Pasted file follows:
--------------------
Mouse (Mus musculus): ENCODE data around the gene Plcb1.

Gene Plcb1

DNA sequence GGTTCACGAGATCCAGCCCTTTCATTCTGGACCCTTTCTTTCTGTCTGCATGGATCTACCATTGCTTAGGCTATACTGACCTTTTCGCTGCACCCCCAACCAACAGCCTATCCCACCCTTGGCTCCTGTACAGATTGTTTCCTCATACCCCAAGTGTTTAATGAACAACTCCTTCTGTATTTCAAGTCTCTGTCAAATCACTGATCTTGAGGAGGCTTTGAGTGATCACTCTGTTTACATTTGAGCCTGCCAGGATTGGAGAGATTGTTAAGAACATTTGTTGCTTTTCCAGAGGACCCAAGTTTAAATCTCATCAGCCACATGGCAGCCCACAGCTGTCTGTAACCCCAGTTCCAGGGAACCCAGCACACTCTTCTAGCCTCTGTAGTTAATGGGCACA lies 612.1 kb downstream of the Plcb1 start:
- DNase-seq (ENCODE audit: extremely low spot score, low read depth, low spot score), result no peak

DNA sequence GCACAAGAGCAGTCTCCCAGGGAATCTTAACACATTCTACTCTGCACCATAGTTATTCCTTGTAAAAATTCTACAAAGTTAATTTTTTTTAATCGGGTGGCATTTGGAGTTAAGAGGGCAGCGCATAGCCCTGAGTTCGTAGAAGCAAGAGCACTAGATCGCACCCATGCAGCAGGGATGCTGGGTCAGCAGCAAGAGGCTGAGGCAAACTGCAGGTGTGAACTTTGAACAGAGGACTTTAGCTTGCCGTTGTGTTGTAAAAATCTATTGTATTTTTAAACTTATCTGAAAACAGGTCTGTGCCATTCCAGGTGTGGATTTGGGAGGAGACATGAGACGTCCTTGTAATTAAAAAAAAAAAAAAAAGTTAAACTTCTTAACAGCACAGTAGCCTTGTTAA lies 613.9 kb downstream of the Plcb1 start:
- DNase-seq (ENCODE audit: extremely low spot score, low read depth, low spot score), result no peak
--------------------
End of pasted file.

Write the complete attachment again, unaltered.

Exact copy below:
Mouse (Mus musculus): ENCODE data around the gene Plcb1.

Gene Plcb1

DNA sequence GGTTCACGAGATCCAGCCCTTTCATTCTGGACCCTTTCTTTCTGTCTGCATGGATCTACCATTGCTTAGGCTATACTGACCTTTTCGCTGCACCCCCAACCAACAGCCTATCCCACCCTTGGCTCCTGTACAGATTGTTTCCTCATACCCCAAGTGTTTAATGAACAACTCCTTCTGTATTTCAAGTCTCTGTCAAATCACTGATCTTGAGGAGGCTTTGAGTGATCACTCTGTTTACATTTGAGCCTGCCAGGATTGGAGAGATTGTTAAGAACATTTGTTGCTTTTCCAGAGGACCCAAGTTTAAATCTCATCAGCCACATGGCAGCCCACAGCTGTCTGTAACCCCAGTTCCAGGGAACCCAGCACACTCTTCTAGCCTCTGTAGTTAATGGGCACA lies 612.1 kb downstream of the Plcb1 start:
- DNase-seq (ENCODE audit: extremely low spot score, low read depth, low spot score), result no peak

DNA sequence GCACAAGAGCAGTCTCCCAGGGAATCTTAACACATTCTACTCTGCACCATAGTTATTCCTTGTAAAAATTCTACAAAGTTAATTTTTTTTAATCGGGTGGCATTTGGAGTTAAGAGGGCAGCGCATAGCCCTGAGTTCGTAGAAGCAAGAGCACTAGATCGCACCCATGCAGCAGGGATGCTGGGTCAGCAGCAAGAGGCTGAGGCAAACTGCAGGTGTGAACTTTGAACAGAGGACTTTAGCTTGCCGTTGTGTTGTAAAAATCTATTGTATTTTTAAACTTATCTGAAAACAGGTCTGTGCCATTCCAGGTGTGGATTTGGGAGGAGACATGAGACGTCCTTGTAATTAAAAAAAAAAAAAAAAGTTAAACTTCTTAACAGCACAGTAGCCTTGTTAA lies 613.9 kb downstream of the Plcb1 start:
- DNase-seq (ENCODE audit: extremely low spot score, low read depth, low spot score), result no peak